By Jason Rantanen
Many empirical studies of Federal Circuit jurisprudence rely on searches of one of the leading legal databases such as Westlaw or Lexis.1 Relying on a search of a single database is potentially problematic, however, if the substantive content of the databases is not identical – in other words, if Lexis and Westlaw don't contain the same universe of cases, any claims about the results are necessarily limited by the dataset being used.
In order to avoid this problem in connection with an empirical study of inequitable conduct that I'm working on, I recently performed a comparison of results obtained by a keyword search on Westlaw versus an identical search on Lexis. This comparison revealed that although the data obtained from the two sources is largely comparable, small differences do exist that certain types of searchers may want to take into account.
The chart below shows the results, by year, produced by searching for the term "inequitable conduct" in the Federal Circuit databases for Lexis and Westlaw.2,3 In large part, the results suggest that there is relatively little variation between the two databases: in the context of this analysis, only 30 out of 681 (4.4%) Westlaw opinions were not found in Lexis and only 6 out of 657 (0.9%) Lexis opinions were not found in Westlaw. Furthermore, in no instance did a precedential opinion appear in one database but not another. Rather, all of the single-database hits were nonprecedential opinions. In addition, nearly all of the nonprecedential opinions appearing in only a single database issued prior to 1991. That said, there is a significant difference with respect to nonprecedential opinions for the period prior to 1991: nearly all the nonprecedential opinions from this time period are found in only one database.4 Thus, while it may not be efficient for most practitioners to run keyword searches on multiple databases, scholars conducting empirical research on Federal Circuit decisions, or individuals searching for older party-specific nonprecedential opinions, may want to be sensitive to the differences between the two databases.
Figure 1: Hits Resulting from Search Term "Inequitable Conduct" in Lexis and Westlaw5
1 See, e.g., Christopher A. Cotropia, "Determining Uniformity Within the Federal Circuit By Measuring Dissent and En Banc Review," 43 LOY. L.A. L. REV. 801, 811 (2010); Christian E. Mammen, Controlling the "Plague": Reforming the Doctrine of Inequitable Conduct,24 BERKELEY TECH. L.J. 1329, 1348 (2009); Craig Allen Nard, Toward a Cautious Approach to Obeisance: The Role of Scholarship in Federal Circuit Patent Law Jurisprudence, 39 HOUS. L. REV. 667, 678 fn 40 (2002); Christian A. Chu, Empirical Analysis of The Federal Circuit's Claim Construction Trends, 16 BERK. TECH. L.J. 1075, 1092 (2001); but see R. Polk Wagner and Lee Petherbridge, Is the Federal Circuit Succeeding? An Empirical Assessment of Judicial Performance, 152 U. PA. L. REV. 1105, 1145 (2004) (using results from both Lexis and Westlaw). In addition, some early empirical studies used the United States Patent Quarterly as their source (see, e.g., John R. Allison & Mark A. Lemley, How Federal Circuit Judges Vote in Patent Validity Cases, 10 FED. CIR. B.J. 435, 436 (2001)), which apparently contains some, but not all, nonprecedential patent decisions. See e.g., Wirco, Inc. v. Rolock, Inc., 17 U.S.P.Q.2d 1084, 1990 WL 12901 (Fed. Cir. Feb. 14, 1990) as opposed to Mechanical Plastics Corp. v. Unifast Industries, Inc., 1988 WL 25422 (Fed. Cir. March 28, 1988).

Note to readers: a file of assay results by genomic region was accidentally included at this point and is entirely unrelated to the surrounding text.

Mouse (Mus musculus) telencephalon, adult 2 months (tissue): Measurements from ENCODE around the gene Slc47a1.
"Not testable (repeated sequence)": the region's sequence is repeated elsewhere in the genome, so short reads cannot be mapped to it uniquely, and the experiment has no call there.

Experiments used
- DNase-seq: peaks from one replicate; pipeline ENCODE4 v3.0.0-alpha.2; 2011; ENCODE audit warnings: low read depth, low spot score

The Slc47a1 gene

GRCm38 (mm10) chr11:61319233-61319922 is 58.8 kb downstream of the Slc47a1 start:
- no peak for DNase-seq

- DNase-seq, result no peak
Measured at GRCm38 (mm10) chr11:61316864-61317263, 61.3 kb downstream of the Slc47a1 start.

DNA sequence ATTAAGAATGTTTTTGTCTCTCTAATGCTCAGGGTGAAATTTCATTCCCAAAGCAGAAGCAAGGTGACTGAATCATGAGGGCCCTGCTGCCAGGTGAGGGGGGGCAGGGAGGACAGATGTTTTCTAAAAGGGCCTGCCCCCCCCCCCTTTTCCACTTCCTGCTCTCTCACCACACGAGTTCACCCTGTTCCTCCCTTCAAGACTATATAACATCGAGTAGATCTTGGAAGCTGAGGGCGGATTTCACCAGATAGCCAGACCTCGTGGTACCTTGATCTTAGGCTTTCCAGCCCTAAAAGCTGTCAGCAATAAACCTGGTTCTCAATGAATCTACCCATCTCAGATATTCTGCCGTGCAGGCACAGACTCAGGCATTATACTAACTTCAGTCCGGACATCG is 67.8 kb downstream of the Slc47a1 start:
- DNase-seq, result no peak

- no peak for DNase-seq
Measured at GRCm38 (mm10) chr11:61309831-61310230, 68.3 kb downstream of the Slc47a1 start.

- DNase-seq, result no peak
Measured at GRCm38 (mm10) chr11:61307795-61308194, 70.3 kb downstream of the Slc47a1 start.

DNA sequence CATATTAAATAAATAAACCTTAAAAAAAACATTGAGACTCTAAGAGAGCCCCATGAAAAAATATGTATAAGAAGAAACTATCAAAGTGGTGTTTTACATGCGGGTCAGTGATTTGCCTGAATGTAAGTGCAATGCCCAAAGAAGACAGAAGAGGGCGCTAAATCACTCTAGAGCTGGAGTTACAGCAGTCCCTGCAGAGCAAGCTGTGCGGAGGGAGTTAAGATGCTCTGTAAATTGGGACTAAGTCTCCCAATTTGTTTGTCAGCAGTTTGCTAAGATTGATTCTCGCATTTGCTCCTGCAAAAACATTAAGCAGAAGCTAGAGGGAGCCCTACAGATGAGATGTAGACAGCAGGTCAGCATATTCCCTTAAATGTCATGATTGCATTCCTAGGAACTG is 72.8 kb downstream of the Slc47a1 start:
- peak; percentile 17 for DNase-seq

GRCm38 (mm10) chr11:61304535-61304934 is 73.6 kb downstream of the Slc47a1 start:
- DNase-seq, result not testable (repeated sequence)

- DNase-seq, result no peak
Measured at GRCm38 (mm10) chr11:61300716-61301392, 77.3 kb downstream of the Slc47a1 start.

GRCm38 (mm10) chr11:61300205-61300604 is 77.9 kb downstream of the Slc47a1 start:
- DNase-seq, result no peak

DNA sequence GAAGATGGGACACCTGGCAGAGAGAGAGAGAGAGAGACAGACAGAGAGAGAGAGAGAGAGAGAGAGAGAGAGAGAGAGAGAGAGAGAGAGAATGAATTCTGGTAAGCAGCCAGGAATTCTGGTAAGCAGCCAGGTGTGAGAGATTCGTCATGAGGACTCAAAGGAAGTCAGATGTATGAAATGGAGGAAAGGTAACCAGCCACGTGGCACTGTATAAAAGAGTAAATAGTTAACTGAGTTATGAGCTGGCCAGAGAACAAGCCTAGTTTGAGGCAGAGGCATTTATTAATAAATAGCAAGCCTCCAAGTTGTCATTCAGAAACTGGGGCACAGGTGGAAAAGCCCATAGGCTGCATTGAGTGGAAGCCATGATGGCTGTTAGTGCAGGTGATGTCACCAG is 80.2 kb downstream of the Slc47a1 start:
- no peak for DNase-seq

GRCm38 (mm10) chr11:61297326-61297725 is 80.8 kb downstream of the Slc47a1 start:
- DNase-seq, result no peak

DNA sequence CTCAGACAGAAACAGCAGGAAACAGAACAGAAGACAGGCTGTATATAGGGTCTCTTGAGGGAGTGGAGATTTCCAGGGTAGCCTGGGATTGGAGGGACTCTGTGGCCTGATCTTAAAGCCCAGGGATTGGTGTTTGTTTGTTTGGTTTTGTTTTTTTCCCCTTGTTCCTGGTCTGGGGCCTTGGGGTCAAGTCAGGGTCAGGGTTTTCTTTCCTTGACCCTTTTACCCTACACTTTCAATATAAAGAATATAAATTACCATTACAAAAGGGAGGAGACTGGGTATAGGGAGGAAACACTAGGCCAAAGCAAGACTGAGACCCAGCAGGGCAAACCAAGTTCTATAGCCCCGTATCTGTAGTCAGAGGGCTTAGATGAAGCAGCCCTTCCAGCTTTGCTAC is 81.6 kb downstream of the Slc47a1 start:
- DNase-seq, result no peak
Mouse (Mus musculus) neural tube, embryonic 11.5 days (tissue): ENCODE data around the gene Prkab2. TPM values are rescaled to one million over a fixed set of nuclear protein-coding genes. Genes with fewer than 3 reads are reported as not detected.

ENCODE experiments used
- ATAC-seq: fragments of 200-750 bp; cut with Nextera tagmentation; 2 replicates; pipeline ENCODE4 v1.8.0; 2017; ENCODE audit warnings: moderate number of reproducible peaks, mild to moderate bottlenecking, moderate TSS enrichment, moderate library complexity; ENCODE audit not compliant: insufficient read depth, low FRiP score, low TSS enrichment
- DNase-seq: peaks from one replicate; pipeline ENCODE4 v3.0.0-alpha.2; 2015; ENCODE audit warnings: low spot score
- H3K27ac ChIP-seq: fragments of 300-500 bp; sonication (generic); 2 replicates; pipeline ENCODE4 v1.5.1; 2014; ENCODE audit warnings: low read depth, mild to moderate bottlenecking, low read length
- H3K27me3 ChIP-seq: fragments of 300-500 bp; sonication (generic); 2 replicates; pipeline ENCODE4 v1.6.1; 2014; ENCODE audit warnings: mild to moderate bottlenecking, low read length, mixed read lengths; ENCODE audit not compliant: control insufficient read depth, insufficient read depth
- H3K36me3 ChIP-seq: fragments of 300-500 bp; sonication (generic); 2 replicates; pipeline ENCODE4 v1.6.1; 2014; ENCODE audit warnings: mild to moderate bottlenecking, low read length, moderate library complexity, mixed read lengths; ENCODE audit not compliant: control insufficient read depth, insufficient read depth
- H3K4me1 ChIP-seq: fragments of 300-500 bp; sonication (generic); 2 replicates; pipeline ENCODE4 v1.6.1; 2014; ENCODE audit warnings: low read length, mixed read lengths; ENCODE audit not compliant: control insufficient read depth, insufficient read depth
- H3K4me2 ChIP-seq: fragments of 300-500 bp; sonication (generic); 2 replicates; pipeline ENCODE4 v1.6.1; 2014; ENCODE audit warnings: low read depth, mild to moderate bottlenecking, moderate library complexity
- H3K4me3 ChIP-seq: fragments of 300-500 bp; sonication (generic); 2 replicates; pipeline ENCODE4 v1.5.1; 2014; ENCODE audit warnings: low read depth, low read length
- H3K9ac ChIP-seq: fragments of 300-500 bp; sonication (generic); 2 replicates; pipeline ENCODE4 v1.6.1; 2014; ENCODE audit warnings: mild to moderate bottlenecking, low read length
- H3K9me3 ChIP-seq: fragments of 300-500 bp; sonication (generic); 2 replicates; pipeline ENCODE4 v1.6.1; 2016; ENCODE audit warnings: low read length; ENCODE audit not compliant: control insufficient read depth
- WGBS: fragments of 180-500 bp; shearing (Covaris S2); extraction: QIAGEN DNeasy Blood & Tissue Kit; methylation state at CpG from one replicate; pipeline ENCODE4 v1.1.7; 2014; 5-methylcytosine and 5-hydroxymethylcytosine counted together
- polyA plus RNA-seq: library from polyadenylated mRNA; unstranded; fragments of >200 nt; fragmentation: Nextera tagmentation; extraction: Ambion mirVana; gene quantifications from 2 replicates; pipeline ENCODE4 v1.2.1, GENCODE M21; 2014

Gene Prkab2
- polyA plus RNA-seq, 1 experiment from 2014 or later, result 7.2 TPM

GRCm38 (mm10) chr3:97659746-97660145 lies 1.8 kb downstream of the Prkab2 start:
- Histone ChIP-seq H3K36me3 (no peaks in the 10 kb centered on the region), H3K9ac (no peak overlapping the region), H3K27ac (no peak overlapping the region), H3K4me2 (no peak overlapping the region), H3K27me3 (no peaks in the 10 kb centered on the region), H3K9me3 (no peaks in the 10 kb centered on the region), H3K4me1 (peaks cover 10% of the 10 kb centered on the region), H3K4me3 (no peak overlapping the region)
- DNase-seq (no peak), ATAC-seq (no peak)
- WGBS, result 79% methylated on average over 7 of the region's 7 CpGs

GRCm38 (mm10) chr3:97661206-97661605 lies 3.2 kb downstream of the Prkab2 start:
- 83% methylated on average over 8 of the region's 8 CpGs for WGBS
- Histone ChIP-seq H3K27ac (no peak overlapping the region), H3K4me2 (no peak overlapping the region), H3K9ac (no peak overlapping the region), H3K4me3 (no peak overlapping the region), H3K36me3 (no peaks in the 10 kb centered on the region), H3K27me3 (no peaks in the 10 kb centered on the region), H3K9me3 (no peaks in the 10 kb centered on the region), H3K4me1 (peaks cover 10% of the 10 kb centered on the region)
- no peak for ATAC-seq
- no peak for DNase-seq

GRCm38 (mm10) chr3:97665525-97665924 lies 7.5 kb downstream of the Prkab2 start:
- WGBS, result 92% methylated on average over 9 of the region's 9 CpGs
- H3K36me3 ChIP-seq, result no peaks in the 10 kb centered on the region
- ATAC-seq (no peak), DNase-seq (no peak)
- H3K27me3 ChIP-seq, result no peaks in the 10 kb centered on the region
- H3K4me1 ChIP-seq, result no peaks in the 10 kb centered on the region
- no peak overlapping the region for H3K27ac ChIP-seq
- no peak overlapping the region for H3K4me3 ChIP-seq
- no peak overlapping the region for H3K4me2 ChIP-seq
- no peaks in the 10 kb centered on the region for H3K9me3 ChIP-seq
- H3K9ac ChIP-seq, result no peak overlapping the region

2 For purposes of creating this chart, I used the additional limitation "CO(c.a.fed.)" to exclude CCPA and Court of Claims decisions, some of which are included in Westlaw's "ctaf" database. In addition, I separately compared the results from a keyword search of the entire "ctaf" database to the results from the Lexis search in order to identify any Lexis-only hits that might have been excluded by the Westlaw court limiter. This process did not reveal any such hits.
3 These results include every search hit that contained the term "inequitable conduct," regardless of the context. It thus should not be viewed as reflecting any measure of substantive inequitable conduct determinations. In addition, hits resulting from search terms appearing only in the database-specific casenotes were excluded, as were instances where the database contained duplicate entries of the case opinion or included a copy of a withdrawn opinion. For more substantive analyses of inequitable conduct jurisprudence, see Lee Petherbridge, Jason Rantanen & Ali Mojibi, The Federal Circuit and Inequitable Conduct: An Empirical Assessment, ssrn id 1686102; Mammen, supra note 1.
4 In addition to double-checking the single-database cases against the search results of the other database, I also spot-checked several decisions against the Lexis/Westlaw case database as a whole by using terms from the parties' names and the Federal Reporter citation, where available. Although in some instances this resulted in a hit, the contents of those hits were blank. See, e.g., Air Products & Chemicals, Inc. v. Tanner, 738 F.2d 454 (1984) (nonprecedential) (no opinion in Westlaw; opinion in Lexis).
4 Although the results for 1997 appear equal, each database contained one opinion for that year that is not in the other database.